In this short video you can see patient Rob and his physiotherapist (on the Sunshine Coast) having a consultation with surgeon Natasha van Zyl (at Austin Health) - 2,000km apart! They are using communication equipment purchased as a result of generosity from you, our donors.
Rob Croll, a young husband and father, became a quadriplegic in 2016 after a tragic surfing accident in Queensland.
He generously shared his story to help us highlight the importance of some new proposed teleconferencing equipment, and the difference it would make for people with spinal injuries in remote and regional areas requiring assessment for possible nerve and tendon transfer surgery.
Because of the limitations of our telehealth equipment in 2016, Rob needed to travel to Melbourne for a full assessment, requiring much logistical planning and money. Rob had his life-changing surgery soon after and is pleased to report that it has helped him regain some movement in his hands.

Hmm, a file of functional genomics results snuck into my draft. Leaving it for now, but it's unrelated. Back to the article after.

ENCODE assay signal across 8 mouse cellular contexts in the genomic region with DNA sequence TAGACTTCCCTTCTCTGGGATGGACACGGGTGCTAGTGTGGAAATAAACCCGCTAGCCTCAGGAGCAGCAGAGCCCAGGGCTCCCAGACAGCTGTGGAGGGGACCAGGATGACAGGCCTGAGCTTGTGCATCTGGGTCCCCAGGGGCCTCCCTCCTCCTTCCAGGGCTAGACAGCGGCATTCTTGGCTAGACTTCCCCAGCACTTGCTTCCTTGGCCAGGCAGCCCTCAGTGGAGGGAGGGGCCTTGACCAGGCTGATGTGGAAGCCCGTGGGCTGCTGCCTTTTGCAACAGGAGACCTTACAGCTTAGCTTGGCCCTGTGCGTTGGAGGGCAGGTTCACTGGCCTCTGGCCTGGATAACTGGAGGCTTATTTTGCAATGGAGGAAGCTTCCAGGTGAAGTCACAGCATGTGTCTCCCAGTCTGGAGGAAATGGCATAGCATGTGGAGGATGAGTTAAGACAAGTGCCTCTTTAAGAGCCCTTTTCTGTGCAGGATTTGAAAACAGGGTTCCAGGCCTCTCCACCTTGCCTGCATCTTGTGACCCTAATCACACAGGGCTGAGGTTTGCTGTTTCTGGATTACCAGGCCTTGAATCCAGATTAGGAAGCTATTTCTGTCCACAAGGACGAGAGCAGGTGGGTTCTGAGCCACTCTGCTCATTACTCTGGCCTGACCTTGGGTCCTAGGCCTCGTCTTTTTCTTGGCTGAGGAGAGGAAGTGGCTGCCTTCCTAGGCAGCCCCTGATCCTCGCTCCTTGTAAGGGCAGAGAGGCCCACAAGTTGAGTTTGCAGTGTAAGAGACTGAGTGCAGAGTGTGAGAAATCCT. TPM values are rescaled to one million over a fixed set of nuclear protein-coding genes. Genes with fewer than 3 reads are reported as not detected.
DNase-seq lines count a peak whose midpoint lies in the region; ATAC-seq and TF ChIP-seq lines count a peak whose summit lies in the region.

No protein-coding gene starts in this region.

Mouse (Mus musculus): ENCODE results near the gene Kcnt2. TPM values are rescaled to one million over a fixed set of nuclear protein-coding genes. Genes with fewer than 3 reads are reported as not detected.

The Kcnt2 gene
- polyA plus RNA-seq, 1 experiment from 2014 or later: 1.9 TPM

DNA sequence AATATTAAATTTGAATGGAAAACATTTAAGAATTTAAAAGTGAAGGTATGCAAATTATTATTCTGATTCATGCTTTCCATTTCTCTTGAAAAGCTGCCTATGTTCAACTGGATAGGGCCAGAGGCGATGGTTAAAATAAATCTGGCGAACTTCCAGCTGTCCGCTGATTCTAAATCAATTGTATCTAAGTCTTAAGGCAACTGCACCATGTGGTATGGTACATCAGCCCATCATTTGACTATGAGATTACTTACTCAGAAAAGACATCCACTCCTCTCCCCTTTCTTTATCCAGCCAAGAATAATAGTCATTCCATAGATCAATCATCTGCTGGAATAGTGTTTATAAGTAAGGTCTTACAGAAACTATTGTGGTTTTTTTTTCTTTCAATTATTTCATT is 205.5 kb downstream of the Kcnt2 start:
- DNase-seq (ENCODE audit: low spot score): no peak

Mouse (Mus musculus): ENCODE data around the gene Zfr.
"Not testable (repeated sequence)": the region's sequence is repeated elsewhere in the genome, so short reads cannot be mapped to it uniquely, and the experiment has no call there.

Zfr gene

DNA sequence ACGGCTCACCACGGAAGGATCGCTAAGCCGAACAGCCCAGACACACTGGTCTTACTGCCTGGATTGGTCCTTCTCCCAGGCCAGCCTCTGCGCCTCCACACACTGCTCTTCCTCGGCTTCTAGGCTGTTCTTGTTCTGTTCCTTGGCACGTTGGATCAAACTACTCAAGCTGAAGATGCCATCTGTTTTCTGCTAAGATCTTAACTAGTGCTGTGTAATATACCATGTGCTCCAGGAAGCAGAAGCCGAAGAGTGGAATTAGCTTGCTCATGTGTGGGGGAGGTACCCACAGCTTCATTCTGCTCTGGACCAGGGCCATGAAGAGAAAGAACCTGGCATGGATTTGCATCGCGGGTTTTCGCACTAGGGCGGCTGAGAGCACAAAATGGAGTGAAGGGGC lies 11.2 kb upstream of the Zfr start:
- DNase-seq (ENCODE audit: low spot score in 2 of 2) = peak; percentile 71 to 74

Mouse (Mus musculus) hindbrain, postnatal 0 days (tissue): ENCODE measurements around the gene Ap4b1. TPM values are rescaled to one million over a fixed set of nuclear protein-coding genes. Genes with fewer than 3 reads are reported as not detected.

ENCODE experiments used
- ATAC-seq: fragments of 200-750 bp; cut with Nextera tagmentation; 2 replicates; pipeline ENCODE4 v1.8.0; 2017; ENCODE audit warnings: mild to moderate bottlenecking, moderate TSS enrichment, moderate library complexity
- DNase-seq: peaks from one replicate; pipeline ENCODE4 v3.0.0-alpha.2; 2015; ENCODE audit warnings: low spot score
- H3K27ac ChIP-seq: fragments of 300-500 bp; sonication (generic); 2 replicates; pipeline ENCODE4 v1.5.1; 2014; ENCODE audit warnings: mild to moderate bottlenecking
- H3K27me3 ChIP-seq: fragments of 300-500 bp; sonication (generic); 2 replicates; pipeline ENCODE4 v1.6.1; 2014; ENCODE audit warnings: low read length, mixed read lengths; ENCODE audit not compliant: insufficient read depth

Recently, Rob, still living in Queensland, needed to have a consultation with Plastic and Reconstructive Surgeon Natasha van Zyl and Occupational Therapist Cathy Cooper – both at the Austin Hospital in Melbourne - to assess his suitability for further surgery. Fortunately, this time Rob did not need to travel to Melbourne.
Due to the generosity of you, our donors, we now have an amazing 42-inch LCD monitor, camera and audio Telehealth system, allowing Rob and his Physiotherapist to have a ‘virtual’ meeting with Natasha and Cathy and to demonstrate various hand movements. For Rob, not having to travel to Melbourne saves him time, complicated logistics, worry and lots of money.
For Natasha, the Telehealth system not only helps patients like Rob, but also has many other benefits.
“Obviously every time a person with quadriplegia has to travel, it is a huge effort for them and their family,” she says. “The Telehealth system works as a fantastic way of screening many patients for surgery without them having to undertake the stress of travel.”
“It also allows us to collaborate regularly with other medical staff from around the world and at other hospitals, including research projects and even things like outpatient clinics, saving our whole team travelling around to various regional locations.”